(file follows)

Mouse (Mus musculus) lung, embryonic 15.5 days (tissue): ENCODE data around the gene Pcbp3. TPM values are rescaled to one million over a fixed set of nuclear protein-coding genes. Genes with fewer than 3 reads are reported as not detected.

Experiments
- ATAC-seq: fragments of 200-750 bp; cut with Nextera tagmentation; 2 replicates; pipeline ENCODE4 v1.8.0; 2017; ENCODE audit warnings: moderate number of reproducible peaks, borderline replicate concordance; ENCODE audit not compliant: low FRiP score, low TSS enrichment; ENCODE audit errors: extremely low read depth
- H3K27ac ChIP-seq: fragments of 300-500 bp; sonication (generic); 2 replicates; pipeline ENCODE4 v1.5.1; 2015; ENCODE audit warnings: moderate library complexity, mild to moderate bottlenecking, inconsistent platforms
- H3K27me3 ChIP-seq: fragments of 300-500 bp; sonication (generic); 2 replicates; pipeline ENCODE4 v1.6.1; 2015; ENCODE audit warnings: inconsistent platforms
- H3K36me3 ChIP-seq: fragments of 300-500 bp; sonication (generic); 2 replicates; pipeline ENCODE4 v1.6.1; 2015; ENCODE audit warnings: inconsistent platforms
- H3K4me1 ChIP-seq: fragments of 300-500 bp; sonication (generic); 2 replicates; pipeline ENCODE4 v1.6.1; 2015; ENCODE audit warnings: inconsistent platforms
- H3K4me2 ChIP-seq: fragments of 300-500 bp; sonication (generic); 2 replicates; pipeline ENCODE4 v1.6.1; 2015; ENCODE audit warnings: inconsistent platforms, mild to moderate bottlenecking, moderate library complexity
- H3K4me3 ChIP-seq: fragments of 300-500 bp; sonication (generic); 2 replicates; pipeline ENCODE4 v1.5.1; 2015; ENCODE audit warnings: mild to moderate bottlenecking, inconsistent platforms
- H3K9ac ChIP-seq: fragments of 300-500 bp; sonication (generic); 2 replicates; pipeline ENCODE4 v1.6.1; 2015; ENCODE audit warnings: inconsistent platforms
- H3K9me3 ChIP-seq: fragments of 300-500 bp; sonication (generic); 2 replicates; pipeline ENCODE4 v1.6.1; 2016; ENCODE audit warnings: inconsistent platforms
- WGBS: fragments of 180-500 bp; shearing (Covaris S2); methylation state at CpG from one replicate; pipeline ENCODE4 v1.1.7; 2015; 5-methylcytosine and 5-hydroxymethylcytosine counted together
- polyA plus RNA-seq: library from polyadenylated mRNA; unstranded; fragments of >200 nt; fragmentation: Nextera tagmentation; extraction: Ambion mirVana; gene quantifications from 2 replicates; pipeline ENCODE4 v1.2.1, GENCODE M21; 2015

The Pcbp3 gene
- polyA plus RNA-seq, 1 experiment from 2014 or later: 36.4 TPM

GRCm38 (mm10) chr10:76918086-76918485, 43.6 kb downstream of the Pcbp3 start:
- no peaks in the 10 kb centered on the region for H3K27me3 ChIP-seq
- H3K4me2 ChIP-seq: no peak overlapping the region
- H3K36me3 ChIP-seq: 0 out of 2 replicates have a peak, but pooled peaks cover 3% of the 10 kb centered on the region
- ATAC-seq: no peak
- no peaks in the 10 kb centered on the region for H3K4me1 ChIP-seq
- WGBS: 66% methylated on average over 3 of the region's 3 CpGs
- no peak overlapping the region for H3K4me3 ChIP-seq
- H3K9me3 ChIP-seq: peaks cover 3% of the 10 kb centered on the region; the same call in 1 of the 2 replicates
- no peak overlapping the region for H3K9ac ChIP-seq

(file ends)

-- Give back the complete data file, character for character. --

Mouse (Mus musculus) lung, embryonic 15.5 days (tissue): ENCODE data around the gene Pcbp3. TPM values are rescaled to one million over a fixed set of nuclear protein-coding genes. Genes with fewer than 3 reads are reported as not detected.

Experiments
- ATAC-seq: fragments of 200-750 bp; cut with Nextera tagmentation; 2 replicates; pipeline ENCODE4 v1.8.0; 2017; ENCODE audit warnings: moderate number of reproducible peaks, borderline replicate concordance; ENCODE audit not compliant: low FRiP score, low TSS enrichment; ENCODE audit errors: extremely low read depth
- H3K27ac ChIP-seq: fragments of 300-500 bp; sonication (generic); 2 replicates; pipeline ENCODE4 v1.5.1; 2015; ENCODE audit warnings: moderate library complexity, mild to moderate bottlenecking, inconsistent platforms
- H3K27me3 ChIP-seq: fragments of 300-500 bp; sonication (generic); 2 replicates; pipeline ENCODE4 v1.6.1; 2015; ENCODE audit warnings: inconsistent platforms
- H3K36me3 ChIP-seq: fragments of 300-500 bp; sonication (generic); 2 replicates; pipeline ENCODE4 v1.6.1; 2015; ENCODE audit warnings: inconsistent platforms
- H3K4me1 ChIP-seq: fragments of 300-500 bp; sonication (generic); 2 replicates; pipeline ENCODE4 v1.6.1; 2015; ENCODE audit warnings: inconsistent platforms
- H3K4me2 ChIP-seq: fragments of 300-500 bp; sonication (generic); 2 replicates; pipeline ENCODE4 v1.6.1; 2015; ENCODE audit warnings: inconsistent platforms, mild to moderate bottlenecking, moderate library complexity
- H3K4me3 ChIP-seq: fragments of 300-500 bp; sonication (generic); 2 replicates; pipeline ENCODE4 v1.5.1; 2015; ENCODE audit warnings: mild to moderate bottlenecking, inconsistent platforms
- H3K9ac ChIP-seq: fragments of 300-500 bp; sonication (generic); 2 replicates; pipeline ENCODE4 v1.6.1; 2015; ENCODE audit warnings: inconsistent platforms
- H3K9me3 ChIP-seq: fragments of 300-500 bp; sonication (generic); 2 replicates; pipeline ENCODE4 v1.6.1; 2016; ENCODE audit warnings: inconsistent platforms
- WGBS: fragments of 180-500 bp; shearing (Covaris S2); methylation state at CpG from one replicate; pipeline ENCODE4 v1.1.7; 2015; 5-methylcytosine and 5-hydroxymethylcytosine counted together
- polyA plus RNA-seq: library from polyadenylated mRNA; unstranded; fragments of >200 nt; fragmentation: Nextera tagmentation; extraction: Ambion mirVana; gene quantifications from 2 replicates; pipeline ENCODE4 v1.2.1, GENCODE M21; 2015

The Pcbp3 gene
- polyA plus RNA-seq, 1 experiment from 2014 or later: 36.4 TPM

GRCm38 (mm10) chr10:76918086-76918485, 43.6 kb downstream of the Pcbp3 start:
- no peaks in the 10 kb centered on the region for H3K27me3 ChIP-seq
- H3K4me2 ChIP-seq: no peak overlapping the region
- H3K36me3 ChIP-seq: 0 out of 2 replicates have a peak, but pooled peaks cover 3% of the 10 kb centered on the region
- ATAC-seq: no peak
- no peaks in the 10 kb centered on the region for H3K4me1 ChIP-seq
- WGBS: 66% methylated on average over 3 of the region's 3 CpGs
- no peak overlapping the region for H3K4me3 ChIP-seq
- H3K9me3 ChIP-seq: peaks cover 3% of the 10 kb centered on the region; the same call in 1 of the 2 replicates
- no peak overlapping the region for H3K9ac ChIP-seq